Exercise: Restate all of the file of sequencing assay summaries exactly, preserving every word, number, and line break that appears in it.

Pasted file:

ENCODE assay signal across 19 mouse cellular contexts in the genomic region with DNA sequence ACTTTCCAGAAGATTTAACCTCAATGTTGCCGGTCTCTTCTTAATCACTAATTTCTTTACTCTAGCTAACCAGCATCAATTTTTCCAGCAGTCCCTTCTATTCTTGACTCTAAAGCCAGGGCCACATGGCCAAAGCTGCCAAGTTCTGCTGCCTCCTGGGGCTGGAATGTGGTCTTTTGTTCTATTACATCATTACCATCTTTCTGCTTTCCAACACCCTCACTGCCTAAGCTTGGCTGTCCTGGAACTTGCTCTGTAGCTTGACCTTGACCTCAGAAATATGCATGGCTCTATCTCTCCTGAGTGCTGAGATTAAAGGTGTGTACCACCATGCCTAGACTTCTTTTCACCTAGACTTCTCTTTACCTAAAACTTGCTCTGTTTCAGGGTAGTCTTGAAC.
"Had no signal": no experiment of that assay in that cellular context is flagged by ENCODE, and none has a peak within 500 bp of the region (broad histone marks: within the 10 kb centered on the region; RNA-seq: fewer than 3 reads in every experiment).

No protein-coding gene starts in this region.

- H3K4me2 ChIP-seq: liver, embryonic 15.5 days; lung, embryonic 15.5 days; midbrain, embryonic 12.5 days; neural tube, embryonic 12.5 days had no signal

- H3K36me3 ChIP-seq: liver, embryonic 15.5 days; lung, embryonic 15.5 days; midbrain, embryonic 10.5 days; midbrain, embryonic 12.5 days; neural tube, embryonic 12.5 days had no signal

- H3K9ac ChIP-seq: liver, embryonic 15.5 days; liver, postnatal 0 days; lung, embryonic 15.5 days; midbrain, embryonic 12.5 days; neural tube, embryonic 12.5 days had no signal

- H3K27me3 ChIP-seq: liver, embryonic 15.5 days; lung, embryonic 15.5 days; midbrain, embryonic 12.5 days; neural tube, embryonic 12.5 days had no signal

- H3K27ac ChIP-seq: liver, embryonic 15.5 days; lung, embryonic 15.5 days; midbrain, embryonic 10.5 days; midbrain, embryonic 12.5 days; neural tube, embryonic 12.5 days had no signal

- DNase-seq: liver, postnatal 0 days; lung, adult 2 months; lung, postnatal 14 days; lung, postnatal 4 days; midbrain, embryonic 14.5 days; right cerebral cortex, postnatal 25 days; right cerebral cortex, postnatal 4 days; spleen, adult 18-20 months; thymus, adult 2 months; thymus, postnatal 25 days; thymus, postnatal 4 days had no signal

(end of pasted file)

ENCODE assay signal across 19 mouse cellular contexts in the genomic region with DNA sequence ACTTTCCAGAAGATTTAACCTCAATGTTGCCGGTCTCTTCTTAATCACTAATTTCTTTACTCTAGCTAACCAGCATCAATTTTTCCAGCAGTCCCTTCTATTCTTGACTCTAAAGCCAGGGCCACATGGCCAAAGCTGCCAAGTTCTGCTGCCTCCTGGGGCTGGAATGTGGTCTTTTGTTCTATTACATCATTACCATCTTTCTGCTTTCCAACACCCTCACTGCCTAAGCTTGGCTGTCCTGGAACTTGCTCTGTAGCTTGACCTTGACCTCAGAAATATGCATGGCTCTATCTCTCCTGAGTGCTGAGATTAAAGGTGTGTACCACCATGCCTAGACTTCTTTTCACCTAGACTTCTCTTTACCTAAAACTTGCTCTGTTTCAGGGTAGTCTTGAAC.
"Had no signal": no experiment of that assay in that cellular context is flagged by ENCODE, and none has a peak within 500 bp of the region (broad histone marks: within the 10 kb centered on the region; RNA-seq: fewer than 3 reads in every experiment).

No protein-coding gene starts in this region.

- H3K4me2 ChIP-seq: liver, embryonic 15.5 days; lung, embryonic 15.5 days; midbrain, embryonic 12.5 days; neural tube, embryonic 12.5 days had no signal

- H3K36me3 ChIP-seq: liver, embryonic 15.5 days; lung, embryonic 15.5 days; midbrain, embryonic 10.5 days; midbrain, embryonic 12.5 days; neural tube, embryonic 12.5 days had no signal

- H3K9ac ChIP-seq: liver, embryonic 15.5 days; liver, postnatal 0 days; lung, embryonic 15.5 days; midbrain, embryonic 12.5 days; neural tube, embryonic 12.5 days had no signal

- H3K27me3 ChIP-seq: liver, embryonic 15.5 days; lung, embryonic 15.5 days; midbrain, embryonic 12.5 days; neural tube, embryonic 12.5 days had no signal

- H3K27ac ChIP-seq: liver, embryonic 15.5 days; lung, embryonic 15.5 days; midbrain, embryonic 10.5 days; midbrain, embryonic 12.5 days; neural tube, embryonic 12.5 days had no signal

- DNase-seq: liver, postnatal 0 days; lung, adult 2 months; lung, postnatal 14 days; lung, postnatal 4 days; midbrain, embryonic 14.5 days; right cerebral cortex, postnatal 25 days; right cerebral cortex, postnatal 4 days; spleen, adult 18-20 months; thymus, adult 2 months; thymus, postnatal 25 days; thymus, postnatal 4 days had no signal